Jobs in Ohio are reportedly up about 347,000 since 2011. The Buckeye economy grew by 2.1 percent in 2013 and 2014. It now has a $2 billion budget surplus.
And the state’s record-setting energy boom of recent years is a big reason why.
Nearly 193,000 of the state’s 5.4 million jobs are related, directly or indirectly, to the shale industry – an increase of 15,670 since 2011, a report from the Ohio Department of Job and Family Services says. The American Petroleum Institute (API), meanwhile, says that the energy sector contributed $28.4 billion to Ohio’s economy in 2014.
These economic statistics are no doubt impressive. Even Donald Trump said so in a recent presidential debate.
But it’s important to know that there is more to the story for Ohio’s strong economy and robust job growth.
True, Ohio is fortunate to sit atop the Marcellus and Utica formations, two of the largest natural gas deposits in the world. But many other states and municipalities are just as fortunate.
Like New York.
But unlike Ohio, the Empire State, in addition to dozens of other municipalities across the nation situated on energy treasure-troves, refuse to enact the necessary, business-friendly, all-of-the-above energy strategies that Ohio has implemented. In fact, in the Empire State’s case, Gov. Andrew Cuomo authorized a statewide ban.
And they’ve been paying a heavy price ever since.
In New York, more than a dozen towns in areas rich with natural gas have threated to secede from the state to join neighboring Pennsylvania, where fracking is permitted. The reason, they say, is lost economic opportunities stemming from the ban.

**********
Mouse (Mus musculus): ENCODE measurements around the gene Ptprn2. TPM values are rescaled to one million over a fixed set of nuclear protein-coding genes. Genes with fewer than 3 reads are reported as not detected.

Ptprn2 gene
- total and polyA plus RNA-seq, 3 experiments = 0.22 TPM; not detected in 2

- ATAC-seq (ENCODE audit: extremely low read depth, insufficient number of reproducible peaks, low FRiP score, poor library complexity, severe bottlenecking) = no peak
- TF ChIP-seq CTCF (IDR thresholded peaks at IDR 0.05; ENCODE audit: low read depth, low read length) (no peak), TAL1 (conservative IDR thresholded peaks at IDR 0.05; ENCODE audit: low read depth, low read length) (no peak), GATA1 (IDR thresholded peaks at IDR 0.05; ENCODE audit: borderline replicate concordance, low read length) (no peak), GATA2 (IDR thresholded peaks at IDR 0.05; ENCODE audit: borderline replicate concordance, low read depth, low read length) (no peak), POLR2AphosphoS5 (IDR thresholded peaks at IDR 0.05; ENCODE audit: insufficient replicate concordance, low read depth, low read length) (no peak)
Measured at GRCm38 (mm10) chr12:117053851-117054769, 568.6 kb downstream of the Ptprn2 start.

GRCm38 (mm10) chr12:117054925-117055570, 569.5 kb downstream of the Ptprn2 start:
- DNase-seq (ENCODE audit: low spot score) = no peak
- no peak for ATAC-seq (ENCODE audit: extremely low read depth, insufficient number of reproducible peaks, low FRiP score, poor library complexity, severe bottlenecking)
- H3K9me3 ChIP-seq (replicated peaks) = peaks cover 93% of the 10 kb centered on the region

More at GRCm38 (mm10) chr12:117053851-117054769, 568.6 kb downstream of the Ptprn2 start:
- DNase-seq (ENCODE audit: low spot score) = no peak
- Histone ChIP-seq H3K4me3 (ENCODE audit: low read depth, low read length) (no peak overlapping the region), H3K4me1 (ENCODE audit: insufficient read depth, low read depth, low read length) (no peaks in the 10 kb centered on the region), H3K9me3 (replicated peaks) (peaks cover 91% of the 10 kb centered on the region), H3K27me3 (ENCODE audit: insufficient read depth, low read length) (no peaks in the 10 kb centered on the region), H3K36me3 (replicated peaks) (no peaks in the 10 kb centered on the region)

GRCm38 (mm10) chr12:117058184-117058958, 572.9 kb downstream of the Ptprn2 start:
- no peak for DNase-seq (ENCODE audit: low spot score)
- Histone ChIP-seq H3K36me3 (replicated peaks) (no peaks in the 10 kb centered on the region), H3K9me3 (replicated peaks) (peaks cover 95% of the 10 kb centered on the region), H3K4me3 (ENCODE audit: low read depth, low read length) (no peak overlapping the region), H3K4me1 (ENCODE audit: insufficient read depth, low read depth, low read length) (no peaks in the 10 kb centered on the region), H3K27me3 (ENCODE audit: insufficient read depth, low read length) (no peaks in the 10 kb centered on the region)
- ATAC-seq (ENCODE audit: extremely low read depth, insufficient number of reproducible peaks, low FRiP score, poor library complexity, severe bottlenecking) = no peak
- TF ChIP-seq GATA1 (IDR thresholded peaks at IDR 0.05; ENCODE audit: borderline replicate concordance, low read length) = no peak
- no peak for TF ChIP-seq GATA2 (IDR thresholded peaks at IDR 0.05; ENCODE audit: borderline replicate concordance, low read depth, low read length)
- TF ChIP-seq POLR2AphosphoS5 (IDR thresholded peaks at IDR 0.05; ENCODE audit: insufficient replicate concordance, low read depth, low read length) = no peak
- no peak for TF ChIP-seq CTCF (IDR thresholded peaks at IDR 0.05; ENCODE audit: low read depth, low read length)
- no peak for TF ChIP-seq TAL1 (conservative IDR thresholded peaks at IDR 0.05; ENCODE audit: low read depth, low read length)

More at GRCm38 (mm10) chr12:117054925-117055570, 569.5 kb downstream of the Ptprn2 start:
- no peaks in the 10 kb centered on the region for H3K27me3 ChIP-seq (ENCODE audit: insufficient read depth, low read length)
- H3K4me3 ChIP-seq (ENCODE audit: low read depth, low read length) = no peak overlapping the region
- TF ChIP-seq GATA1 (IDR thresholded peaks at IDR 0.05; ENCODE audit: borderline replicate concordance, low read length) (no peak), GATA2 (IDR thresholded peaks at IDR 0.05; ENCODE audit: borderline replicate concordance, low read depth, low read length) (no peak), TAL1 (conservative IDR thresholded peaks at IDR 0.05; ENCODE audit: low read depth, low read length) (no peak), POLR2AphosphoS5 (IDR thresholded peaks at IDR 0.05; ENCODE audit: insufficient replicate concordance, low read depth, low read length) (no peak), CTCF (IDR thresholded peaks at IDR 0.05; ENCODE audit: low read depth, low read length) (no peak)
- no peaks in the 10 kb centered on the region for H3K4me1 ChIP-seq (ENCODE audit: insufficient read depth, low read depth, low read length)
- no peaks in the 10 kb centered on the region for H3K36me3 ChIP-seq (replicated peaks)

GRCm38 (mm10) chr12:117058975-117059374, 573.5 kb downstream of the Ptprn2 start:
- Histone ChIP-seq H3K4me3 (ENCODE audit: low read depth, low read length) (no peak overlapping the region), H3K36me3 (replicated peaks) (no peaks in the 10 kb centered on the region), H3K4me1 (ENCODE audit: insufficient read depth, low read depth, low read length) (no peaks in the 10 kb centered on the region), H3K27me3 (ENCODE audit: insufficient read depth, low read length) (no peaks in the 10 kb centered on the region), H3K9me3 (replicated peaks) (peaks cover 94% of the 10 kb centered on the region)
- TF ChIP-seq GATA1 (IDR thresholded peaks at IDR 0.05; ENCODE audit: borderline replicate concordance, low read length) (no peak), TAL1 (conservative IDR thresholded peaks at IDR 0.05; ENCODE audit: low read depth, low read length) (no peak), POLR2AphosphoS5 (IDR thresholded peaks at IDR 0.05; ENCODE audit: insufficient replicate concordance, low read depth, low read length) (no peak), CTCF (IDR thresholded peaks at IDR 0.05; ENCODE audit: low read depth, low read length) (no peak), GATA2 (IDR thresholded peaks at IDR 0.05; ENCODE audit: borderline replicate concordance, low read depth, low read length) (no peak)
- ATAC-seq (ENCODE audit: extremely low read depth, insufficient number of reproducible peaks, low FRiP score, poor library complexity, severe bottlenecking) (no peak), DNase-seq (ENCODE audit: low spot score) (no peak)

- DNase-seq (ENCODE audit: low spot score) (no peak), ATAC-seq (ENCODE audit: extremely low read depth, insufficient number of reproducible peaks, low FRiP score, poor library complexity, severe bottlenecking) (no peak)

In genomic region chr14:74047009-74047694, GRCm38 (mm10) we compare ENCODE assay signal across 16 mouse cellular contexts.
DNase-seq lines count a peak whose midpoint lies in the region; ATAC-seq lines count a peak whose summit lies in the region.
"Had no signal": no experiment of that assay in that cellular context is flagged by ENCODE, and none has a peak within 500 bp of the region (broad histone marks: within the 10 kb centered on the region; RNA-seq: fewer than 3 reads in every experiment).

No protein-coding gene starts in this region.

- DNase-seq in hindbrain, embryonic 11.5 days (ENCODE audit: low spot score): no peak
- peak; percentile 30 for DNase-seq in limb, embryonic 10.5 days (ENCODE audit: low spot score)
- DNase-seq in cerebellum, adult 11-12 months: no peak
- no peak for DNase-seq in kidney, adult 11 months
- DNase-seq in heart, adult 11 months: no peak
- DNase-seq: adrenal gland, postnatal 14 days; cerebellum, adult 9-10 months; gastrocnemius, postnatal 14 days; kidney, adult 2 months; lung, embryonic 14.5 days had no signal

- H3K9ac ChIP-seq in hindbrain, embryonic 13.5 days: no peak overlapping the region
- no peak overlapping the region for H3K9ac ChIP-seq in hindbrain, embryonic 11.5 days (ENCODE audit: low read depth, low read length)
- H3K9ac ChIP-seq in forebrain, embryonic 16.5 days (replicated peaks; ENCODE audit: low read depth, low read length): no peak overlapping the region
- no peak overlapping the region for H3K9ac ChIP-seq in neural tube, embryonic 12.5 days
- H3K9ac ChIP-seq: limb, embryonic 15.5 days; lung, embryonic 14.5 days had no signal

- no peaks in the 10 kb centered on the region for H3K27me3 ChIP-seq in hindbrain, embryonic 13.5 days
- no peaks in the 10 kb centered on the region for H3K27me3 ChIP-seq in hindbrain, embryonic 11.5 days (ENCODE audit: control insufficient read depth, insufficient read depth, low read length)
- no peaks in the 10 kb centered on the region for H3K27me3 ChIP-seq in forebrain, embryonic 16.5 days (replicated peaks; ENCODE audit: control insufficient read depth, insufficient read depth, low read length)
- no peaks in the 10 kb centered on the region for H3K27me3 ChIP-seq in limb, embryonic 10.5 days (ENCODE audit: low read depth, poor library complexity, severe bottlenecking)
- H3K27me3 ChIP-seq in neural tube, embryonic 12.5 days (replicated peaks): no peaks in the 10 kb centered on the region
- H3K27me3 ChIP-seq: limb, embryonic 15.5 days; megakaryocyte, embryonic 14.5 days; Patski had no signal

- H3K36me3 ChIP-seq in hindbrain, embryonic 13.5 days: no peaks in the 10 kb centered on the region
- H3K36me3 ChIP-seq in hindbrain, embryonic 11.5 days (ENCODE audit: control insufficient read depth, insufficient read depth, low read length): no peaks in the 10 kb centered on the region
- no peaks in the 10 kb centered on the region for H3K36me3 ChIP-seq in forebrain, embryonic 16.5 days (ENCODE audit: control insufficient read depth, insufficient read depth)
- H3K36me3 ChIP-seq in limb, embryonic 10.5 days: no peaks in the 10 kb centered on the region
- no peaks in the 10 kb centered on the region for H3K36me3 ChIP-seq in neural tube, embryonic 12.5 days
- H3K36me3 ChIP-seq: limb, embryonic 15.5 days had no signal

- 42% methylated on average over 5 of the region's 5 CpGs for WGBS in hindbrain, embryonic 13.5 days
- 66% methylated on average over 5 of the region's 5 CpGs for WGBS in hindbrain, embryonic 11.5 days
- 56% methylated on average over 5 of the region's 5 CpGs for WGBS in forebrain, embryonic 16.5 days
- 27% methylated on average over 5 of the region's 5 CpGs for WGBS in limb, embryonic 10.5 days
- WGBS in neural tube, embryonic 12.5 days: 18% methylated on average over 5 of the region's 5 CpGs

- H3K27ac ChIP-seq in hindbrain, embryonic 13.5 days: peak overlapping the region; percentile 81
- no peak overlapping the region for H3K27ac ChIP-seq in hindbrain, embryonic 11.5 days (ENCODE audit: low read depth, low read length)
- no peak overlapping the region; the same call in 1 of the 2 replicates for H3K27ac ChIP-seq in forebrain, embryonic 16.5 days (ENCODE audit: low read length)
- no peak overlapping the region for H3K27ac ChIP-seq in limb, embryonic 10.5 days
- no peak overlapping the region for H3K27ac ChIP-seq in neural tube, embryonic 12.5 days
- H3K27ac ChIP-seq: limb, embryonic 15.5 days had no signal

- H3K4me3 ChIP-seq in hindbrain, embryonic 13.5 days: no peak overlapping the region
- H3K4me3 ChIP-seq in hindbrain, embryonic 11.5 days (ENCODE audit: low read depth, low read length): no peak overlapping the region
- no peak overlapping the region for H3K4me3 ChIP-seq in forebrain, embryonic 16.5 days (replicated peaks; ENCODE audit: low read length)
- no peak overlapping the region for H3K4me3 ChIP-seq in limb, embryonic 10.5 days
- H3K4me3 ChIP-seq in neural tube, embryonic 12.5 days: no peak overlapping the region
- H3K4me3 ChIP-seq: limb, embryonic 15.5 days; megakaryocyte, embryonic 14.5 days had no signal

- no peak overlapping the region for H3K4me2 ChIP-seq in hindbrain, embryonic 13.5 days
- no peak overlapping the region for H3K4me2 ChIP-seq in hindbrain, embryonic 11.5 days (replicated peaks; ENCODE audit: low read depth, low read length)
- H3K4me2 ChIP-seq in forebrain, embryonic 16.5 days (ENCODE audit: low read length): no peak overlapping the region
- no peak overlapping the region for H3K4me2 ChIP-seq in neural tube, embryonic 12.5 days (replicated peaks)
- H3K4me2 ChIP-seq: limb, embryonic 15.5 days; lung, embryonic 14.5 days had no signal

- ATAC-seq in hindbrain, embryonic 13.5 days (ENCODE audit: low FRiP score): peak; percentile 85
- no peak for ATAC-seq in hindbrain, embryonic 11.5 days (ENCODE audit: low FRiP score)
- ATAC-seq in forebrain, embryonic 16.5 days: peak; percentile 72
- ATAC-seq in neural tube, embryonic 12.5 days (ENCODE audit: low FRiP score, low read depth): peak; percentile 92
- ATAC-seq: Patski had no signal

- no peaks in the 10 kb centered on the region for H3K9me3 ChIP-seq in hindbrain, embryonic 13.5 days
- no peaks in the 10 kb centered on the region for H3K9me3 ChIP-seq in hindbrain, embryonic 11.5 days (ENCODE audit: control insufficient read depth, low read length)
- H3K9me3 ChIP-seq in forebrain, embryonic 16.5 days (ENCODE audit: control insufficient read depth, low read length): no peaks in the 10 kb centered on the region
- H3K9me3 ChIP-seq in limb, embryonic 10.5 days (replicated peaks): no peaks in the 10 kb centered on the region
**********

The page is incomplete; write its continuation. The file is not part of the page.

A recent analysis by the state comptroller says they have a case. Of the 538,000 jobs New York state added between 2009 and 2014, the majority were concentrated in New York City. The rest of the state, regrettably, is struggling. That includes the region where most natural gas operations would be occurring if permitted by the state.
“The Southern Tier, Mohawk Valley, Central New York, and North Country regions all experienced employment declines over the five years, with lower rates of total wage growth,” the comptroller’s study found, according to reports. Not only is overall labor participation is falling, but in areas like upstate New York, regulatory burdens have led to higher taxes and no access to the natural resources under their property.
Conklin, N.Y., southeast of Binghamton, is one of those struggling municipalities. Town Supervisor Jim Finch reportedly said that drilling “would provide an avenue for new jobs and a way to raise money for local schools and governments,” just as it has for nearby states.
By utilizing hydraulic fracturing – an old but reliable drilling technique that has been used safely in Ohio since the 1950s without incident – the state has seen one-time ghost towns morph into boomtowns. Municipalities along the famed Rust Belt have new life. So do many of their hard-working residents, thanks to the higher-paying manufacturing jobs that nearby shale production has supported. Local tax revenue is up. So is wealth for property owners and farmers.
Yet despite the federal EPA saying earlier this year that there was no evidence of fracking activities leading to “widespread, systemic impacts on drinking water resources,” several U.S. communities – even some states – continue to embrace half-truths and fear mongering over the endless economic and environmental benefits that fracking entails.
But not Ohio.
And that’s why the state – along with others which have shown strong leadership to support energy production with balanced, sensible regulatory structures – have fast become the economic envy of their peers.
Michael Zehr is the head of DC operations at HBW Resources.